Some good friends of mine are an American and Canadian who got married and live nearby with their kids. They invited me this last weekend to celebrate Canadian Thanksgiving with them.
A new feast day! How awesome is that?
How many traditional feasts do we get to celebrate in America culture? Christmas, Easter, Thanksgiving, Independence Day, weddings for friends…Any other big feasts? I would argue that feasts are needed more than every few months. I would also argue, that sometimes those traditional feast days become more stress or rush than a leisurely feast.
Don’t get me wrong. I love feasts! Making food and gathering for the purpose of hanging out for hours, eating homemade meals and just relaxing in each other’s company is something that I think we do too little–my heart chimes in “yes” to this thought.
Some nights, I’d rather pop a DVD in the player and bake a frozen pizza. It’s easier, it’s less intimidating, but it’s not a feast day. Canadian Thanksgiving woke up a little part of me that wants to feast more frequently and more joyously.
That reminds me of a favorite painting. Festivals, inspired by such works of art as Lawrence Alma-Tadema’s Spring, shouldn’t be lost. We should dance in the streets, wave flowers, sing songs and roast pigs with our friends and neighbors.
If someone invited you to dance with them in the street, would you do it?
I love my family. I was home schooled up through most of high school and I learned a lot about getting along with people and loving someone despite all of their flaws before I had dated anyone. I practiced a lot on my family. Family, when it’s strong, sticks with you through thick and thin and is a place of support
Characters, unless they are loners and I don’t tend to write about these much, should have some sort of family. They needn’t be blood-related, but they should be kindred. A place where the protagonist feels at home, a safe place to state his thoughts without worrying whether they are politically correct. Keep this in mind when you put your protagonist through the ordeals she will face.
As a side note, families that are blood related have an easy time harmonizing because their vocal chords are similarly constructed. This is my family: my mom, my brother, my sister and I singing at a benefit concert, We Are Priceless, to raise awareness about human trafficking that is happening right here in Washington.
When a hero or heroine sets out on The Quest, are we supposed to like them? I find myself wanting both things at once. I want my protagonist to be likable enough that if she loses her way in a dark forest or breaks her arm from a fall, we experience empathy. I want people to want her to win.
In my attempts to make a charismatic character, I sometimes find that I make them too “vanilla” because I’m worried that something “rough” about my character might force them to sacrifice the reader’s loyalty.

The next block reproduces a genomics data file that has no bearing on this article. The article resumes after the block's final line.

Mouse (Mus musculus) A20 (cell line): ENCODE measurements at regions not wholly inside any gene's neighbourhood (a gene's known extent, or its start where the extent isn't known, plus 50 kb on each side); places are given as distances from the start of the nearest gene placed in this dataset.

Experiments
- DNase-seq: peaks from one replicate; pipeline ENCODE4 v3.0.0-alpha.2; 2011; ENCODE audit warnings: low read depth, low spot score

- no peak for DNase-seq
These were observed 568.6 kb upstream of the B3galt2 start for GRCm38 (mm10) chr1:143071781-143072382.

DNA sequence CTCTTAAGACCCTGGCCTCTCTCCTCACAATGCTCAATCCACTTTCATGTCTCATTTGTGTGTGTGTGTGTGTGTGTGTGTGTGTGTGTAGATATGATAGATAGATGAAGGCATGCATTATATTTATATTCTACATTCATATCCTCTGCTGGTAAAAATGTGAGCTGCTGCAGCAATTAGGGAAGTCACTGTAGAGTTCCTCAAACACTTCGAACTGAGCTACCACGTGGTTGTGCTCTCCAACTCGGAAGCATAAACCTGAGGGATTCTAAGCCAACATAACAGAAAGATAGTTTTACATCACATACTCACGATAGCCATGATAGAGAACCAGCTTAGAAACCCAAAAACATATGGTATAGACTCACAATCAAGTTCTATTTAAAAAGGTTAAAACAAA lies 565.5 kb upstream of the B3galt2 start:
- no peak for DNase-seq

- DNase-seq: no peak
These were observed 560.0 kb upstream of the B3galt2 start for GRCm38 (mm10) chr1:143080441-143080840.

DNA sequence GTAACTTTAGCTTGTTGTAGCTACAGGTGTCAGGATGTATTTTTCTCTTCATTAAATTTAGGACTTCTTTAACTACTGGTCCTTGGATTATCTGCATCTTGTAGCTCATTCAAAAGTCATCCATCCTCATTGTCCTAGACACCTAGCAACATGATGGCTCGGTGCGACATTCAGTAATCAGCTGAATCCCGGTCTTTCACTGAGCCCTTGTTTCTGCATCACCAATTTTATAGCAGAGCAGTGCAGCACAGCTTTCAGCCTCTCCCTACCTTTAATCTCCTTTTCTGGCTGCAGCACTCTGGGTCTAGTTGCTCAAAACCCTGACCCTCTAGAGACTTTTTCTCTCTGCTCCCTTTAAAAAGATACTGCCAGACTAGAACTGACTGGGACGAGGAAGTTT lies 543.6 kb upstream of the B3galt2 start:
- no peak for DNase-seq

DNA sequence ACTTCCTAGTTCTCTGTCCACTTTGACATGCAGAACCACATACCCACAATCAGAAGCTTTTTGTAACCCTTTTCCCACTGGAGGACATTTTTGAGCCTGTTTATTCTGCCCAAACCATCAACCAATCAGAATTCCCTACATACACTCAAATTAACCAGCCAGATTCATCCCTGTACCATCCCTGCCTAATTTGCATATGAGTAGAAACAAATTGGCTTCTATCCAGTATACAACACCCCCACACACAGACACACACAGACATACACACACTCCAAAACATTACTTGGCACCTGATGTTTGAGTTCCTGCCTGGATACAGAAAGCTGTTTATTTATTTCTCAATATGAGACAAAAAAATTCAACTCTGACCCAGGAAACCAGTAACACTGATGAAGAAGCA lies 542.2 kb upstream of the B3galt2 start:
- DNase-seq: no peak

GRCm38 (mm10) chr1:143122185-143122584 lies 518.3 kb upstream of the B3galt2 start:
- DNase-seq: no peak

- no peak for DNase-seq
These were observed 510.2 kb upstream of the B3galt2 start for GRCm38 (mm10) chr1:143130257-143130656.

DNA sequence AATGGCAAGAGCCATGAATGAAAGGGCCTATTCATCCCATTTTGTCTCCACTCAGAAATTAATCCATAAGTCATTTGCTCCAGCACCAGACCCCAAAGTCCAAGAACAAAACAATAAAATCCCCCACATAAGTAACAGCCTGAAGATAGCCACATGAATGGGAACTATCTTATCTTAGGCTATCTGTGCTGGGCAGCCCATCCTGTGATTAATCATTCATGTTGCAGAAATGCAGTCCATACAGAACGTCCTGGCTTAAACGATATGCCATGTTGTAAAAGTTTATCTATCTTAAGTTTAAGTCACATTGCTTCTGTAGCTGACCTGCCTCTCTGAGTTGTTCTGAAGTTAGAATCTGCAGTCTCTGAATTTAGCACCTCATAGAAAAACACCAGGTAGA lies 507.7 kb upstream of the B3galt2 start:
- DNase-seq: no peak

However, the more I write, the more I realize that my reader will be loyal to my character, no matter what the character does, just so long as that character is honest. Sometimes, it’s the painful honesty that strikes a chord within the reader (‘Oh yeah, I’ve thought about doing that, too’). A habit of stealing, or even of violence, which comes from a desperate upbringing is not repulsive. The thief or bully who has no signs of a history of an abuse is much less compelling. So when I study my villains and my heroes, I must study their families, the house where they were born, their first love, their beliefs about death, etc.
Suddenly, my characters begin to take on flesh and blood, and worries about empathy no longer exist. After all, what hero walked around in their stories and thought, “I sure hope whoever reads my life story will like me”?
I’ve found it hard to get away from the attraction that Greek myths have held for me. Ever since the morning I opened a thin black volume, containing easy-to-read paraphrases of Greek myths, I’ve been absolutely fascinated with the stories that always played with high stakes–stories that quite often (and usually more often than not) ended with a devastating tragedy.
The unfairness of life was captured here. The plight of a mortal at the mercy of a powerful and capricious god was here. The endless journey and sacrifice for the sake of love was here. The magic was here.
And so I begin. I open the tomes before me. Twenty lines spans twenty years, and I keep asking myself why Heracles killed his wife and was still a hero, why lovely Helen allowed Troy to be pillaged and gutted without flinching (or did she?), and why the Sirens allowed Odysseus’s ship to pass their island if they were such seasoned pros.
I use my pen and my voice to seek answers to these questions.